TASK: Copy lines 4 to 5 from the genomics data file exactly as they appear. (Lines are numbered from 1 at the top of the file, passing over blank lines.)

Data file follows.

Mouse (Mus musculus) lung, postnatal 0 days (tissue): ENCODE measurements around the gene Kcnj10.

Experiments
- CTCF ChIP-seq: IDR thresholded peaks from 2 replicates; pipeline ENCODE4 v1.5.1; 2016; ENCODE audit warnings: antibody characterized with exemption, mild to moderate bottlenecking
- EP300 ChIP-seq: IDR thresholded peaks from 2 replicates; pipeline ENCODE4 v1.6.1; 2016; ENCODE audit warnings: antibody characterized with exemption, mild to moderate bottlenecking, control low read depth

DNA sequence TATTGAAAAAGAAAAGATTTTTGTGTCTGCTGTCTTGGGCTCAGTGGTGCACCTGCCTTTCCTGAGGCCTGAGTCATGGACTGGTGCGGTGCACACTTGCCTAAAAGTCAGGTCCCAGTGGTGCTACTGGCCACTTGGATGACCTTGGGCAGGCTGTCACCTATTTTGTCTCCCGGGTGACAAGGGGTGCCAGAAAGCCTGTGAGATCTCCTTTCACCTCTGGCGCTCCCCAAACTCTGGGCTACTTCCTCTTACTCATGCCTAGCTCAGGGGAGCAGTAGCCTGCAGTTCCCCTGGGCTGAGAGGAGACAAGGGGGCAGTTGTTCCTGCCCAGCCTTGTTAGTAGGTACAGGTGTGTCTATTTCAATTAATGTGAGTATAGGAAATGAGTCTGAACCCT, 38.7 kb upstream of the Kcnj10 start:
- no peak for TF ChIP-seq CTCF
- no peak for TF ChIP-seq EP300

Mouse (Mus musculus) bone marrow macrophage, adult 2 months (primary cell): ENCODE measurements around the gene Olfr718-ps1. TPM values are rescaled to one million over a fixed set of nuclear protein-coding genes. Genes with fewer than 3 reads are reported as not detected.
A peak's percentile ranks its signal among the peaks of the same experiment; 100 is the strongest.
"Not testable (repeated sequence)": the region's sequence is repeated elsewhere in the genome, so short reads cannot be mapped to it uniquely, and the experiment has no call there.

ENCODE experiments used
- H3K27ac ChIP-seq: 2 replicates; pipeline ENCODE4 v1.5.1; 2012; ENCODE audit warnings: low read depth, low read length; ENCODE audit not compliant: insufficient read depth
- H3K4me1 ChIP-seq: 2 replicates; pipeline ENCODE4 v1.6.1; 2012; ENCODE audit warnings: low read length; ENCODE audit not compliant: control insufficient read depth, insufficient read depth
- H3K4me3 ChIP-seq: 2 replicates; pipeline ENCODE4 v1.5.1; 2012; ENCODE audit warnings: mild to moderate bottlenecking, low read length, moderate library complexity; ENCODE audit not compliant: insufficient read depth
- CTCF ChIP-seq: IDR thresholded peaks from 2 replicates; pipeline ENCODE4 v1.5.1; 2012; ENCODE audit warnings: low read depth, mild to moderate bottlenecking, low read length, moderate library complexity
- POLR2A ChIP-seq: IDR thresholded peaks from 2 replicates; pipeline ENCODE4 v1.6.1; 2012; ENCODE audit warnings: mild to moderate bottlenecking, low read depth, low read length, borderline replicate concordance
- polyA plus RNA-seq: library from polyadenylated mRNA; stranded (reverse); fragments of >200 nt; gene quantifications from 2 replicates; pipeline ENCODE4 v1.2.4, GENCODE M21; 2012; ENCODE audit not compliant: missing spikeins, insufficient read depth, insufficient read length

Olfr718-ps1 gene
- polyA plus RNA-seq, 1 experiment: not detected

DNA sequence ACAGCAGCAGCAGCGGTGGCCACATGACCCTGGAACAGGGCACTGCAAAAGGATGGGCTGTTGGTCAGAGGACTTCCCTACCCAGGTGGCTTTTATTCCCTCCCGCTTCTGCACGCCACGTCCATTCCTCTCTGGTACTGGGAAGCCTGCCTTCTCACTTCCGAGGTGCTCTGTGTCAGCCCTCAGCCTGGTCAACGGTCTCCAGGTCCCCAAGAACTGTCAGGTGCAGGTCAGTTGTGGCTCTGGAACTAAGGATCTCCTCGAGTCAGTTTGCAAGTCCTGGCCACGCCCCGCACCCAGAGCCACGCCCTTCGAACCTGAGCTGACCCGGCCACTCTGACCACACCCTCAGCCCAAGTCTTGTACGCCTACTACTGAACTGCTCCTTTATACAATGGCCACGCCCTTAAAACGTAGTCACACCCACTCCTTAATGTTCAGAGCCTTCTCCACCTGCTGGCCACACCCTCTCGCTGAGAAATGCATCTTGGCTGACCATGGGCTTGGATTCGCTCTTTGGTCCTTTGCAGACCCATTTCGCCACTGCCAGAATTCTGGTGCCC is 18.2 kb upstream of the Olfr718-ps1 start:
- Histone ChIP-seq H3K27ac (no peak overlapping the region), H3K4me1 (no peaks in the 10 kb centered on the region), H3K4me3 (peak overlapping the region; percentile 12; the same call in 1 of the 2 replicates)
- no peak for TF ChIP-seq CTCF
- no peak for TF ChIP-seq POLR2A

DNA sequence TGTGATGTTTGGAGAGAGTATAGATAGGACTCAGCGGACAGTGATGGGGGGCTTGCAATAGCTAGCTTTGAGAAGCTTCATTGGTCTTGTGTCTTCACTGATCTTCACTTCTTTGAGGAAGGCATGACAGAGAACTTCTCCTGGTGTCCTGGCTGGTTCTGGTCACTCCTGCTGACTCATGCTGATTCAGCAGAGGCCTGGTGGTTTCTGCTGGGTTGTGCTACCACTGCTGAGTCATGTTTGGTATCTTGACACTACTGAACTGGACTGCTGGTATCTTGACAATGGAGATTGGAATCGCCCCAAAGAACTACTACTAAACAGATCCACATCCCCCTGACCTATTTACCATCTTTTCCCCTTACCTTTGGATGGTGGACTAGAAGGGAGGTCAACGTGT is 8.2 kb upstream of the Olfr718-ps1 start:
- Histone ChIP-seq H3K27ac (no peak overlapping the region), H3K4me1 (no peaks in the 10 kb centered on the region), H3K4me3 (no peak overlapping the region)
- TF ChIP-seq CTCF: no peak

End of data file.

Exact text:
- EP300 ChIP-seq: IDR thresholded peaks from 2 replicates; pipeline ENCODE4 v1.6.1; 2016; ENCODE audit warnings: antibody characterized with exemption, mild to moderate bottlenecking, control low read depth

DNA sequence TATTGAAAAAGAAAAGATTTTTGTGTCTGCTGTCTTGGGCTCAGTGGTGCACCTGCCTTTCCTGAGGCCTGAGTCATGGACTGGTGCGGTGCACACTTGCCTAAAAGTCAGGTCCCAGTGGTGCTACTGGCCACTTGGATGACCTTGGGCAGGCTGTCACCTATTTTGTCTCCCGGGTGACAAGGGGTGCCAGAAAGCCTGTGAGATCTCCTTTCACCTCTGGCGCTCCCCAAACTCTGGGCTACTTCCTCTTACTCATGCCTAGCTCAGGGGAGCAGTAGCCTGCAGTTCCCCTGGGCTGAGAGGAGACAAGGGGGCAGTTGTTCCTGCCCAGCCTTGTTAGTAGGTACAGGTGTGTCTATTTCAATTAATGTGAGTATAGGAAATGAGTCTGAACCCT, 38.7 kb upstream of the Kcnj10 start: